If you’re just in Chiang Mai for a short time, staying in the Old City is a good idea. If you look at a map of the city, you will spot a square surrounded by water. Staying anywhere within or just outside of the square would be fine, as you can easily get around the Old City on foot. Most of Chiang Mai’s prominent temples and other historical sites are located here.
The other best area to stay is the Nimman district mentioned in the article above. This is a reference to the general area around Nimmanhaemin Road. Basically, if you’re within walking distance of Maya shopping mall, you’re in Nimman. This is where you’ll find a lot of Chiang Mai’s trendy cafes and restaurants, while new shopping complexes are popping up all the time. At the same time, though, there’s no shortage of cheap, local eats. Furthermore, the location is conveniently located in between Doi Suthep and the Old City.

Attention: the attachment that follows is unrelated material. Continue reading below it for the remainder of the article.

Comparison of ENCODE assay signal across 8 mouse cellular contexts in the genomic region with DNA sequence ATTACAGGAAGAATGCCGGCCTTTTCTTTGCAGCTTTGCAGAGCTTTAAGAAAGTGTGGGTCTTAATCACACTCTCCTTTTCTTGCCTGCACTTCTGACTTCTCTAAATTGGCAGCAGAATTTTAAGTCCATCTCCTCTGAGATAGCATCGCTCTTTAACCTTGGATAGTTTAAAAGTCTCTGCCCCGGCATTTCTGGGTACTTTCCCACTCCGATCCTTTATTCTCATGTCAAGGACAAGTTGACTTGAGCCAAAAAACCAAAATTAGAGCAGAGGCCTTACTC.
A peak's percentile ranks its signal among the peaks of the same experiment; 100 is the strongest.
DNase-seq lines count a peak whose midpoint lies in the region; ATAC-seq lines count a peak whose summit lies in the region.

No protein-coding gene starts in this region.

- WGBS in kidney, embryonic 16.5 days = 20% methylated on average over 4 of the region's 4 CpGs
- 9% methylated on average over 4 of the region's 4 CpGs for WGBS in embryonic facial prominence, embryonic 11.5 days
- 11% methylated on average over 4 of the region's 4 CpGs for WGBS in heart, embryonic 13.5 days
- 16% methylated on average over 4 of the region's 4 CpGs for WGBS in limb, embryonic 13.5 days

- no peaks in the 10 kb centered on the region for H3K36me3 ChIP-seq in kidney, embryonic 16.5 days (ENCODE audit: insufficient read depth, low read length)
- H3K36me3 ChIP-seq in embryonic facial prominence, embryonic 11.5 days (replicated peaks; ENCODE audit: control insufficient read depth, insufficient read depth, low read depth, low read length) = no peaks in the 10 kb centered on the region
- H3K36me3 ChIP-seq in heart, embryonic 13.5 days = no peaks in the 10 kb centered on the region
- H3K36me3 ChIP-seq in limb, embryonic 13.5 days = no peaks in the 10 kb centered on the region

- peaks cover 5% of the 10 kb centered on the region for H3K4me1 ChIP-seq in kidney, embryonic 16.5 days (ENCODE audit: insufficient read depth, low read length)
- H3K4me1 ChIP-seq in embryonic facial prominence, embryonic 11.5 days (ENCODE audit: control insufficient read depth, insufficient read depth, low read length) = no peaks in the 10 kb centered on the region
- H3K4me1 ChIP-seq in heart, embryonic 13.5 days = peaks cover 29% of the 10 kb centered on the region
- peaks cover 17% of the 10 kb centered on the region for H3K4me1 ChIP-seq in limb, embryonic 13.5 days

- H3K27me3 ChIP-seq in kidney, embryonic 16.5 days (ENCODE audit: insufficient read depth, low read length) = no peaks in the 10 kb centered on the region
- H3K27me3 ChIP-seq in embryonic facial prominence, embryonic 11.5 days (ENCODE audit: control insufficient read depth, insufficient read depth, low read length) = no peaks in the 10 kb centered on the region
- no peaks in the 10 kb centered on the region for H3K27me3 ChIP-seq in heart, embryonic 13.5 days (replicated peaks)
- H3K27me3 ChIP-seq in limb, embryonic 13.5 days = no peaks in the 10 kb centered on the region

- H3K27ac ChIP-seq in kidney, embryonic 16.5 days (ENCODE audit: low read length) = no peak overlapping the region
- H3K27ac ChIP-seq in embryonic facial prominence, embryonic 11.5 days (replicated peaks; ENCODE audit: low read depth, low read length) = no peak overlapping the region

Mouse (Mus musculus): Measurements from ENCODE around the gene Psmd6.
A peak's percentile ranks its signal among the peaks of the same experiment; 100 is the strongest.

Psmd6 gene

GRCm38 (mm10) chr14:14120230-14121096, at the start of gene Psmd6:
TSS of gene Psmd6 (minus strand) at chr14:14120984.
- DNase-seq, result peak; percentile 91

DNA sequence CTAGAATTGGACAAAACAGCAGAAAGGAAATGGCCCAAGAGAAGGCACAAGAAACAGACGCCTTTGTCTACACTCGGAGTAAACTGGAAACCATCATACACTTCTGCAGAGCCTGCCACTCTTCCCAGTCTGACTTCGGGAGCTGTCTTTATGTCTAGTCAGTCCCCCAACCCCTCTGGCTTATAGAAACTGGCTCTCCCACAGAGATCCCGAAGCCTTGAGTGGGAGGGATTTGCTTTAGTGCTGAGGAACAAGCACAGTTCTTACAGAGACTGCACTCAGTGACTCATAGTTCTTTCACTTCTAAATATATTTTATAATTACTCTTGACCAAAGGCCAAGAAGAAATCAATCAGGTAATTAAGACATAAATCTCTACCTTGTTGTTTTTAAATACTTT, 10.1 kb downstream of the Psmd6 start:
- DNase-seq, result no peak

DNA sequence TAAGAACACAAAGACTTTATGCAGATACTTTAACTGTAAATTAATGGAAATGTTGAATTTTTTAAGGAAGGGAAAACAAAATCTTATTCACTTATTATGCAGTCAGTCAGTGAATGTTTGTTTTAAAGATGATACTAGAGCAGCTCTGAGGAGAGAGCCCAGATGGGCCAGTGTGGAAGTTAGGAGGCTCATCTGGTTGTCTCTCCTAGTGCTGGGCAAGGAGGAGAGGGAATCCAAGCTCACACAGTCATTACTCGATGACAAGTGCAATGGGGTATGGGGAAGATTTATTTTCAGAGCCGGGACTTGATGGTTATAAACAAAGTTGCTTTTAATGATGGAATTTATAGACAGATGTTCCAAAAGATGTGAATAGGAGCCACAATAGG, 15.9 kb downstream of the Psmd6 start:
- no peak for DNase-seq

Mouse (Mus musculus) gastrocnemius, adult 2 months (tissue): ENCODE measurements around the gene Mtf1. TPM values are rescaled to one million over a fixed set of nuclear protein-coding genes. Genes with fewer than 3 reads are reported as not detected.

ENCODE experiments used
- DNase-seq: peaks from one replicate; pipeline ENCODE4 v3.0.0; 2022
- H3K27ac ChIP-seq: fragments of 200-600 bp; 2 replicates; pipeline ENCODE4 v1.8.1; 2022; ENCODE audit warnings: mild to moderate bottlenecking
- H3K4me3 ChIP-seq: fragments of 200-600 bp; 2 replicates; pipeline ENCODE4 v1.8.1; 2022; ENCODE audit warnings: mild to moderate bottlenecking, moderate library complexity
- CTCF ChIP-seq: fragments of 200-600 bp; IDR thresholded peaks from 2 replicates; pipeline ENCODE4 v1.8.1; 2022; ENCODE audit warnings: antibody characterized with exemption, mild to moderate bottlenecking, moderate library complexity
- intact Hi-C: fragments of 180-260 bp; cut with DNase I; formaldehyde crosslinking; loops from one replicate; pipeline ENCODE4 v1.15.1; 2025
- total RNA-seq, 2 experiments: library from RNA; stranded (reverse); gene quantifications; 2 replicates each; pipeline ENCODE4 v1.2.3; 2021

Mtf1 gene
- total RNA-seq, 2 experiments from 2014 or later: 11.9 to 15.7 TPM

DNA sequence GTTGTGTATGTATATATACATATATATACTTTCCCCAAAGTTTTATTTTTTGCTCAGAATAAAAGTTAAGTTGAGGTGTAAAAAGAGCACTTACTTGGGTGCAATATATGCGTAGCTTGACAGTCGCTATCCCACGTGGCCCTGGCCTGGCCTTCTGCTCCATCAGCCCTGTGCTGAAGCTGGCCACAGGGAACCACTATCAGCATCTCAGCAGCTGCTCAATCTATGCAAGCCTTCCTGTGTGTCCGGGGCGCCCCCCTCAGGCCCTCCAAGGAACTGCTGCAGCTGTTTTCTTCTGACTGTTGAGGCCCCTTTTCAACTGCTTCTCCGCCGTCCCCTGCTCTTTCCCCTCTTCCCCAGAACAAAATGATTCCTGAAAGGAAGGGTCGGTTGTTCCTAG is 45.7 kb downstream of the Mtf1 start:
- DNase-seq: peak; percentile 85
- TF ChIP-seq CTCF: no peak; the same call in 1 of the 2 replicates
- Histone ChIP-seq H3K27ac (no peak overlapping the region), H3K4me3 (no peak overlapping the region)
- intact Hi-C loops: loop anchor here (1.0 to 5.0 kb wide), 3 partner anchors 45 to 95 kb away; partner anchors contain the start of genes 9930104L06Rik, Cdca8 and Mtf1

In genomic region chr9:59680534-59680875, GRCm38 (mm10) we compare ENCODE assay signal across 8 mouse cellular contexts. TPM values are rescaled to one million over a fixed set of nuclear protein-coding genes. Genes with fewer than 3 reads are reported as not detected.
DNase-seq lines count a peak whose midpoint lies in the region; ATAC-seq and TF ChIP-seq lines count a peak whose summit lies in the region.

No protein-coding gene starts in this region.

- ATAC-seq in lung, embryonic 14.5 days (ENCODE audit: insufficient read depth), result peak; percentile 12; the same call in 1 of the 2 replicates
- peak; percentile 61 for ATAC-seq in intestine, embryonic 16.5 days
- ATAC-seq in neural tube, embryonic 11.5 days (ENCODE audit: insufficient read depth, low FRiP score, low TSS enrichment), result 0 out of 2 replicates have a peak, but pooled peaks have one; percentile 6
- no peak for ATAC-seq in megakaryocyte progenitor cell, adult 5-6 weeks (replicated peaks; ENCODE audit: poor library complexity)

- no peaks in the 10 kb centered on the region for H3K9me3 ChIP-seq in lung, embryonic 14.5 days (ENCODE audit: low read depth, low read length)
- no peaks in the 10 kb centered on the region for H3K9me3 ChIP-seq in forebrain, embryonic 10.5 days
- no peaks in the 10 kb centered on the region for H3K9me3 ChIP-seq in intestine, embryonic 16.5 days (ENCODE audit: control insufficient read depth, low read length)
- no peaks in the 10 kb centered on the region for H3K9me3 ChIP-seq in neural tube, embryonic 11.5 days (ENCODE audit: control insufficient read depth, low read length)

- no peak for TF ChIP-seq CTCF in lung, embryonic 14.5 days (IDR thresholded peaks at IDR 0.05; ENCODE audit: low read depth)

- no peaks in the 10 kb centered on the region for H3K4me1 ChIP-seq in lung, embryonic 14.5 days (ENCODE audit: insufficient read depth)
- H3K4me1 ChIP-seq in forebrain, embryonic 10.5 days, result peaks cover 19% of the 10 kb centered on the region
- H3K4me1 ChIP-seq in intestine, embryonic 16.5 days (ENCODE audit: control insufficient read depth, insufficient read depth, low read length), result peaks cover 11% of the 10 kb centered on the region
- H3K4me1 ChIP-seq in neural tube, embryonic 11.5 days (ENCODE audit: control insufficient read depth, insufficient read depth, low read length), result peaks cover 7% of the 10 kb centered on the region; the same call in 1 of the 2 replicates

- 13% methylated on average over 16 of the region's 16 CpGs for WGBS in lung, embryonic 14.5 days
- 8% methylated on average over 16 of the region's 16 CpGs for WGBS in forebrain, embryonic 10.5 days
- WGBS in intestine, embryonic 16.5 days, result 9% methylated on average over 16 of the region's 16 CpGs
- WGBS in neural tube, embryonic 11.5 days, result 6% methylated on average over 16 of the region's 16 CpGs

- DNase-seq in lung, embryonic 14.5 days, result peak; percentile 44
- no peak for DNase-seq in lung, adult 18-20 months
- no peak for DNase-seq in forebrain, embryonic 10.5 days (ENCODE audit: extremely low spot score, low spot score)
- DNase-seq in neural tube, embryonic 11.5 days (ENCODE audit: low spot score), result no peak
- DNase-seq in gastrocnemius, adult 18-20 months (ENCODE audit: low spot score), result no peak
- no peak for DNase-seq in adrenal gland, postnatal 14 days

Chiang Mai is the transport hub of the north and can be reached in a number of ways. The easiest would be to simply fly. Thailand has plenty of budget airlines, and it’s easy to find a one-way ticket from Bangkok (usually DMK airport) for just around 1,000 baht (roughly $30).
You can also easily reach Chiang Mai by bus from virtually any city in Thailand. Chiang Mai is also connected to the rail system, meaning you can get there directly by train from Bangkok, Ayutthaya, Phitsanulok and other cities.
Within areas like the Old City or Nimman, Chiang Mai is easy to explore on foot. To get to one district or another or to farther away temple and art galleries, though, you’ll want some kind of motorized transport.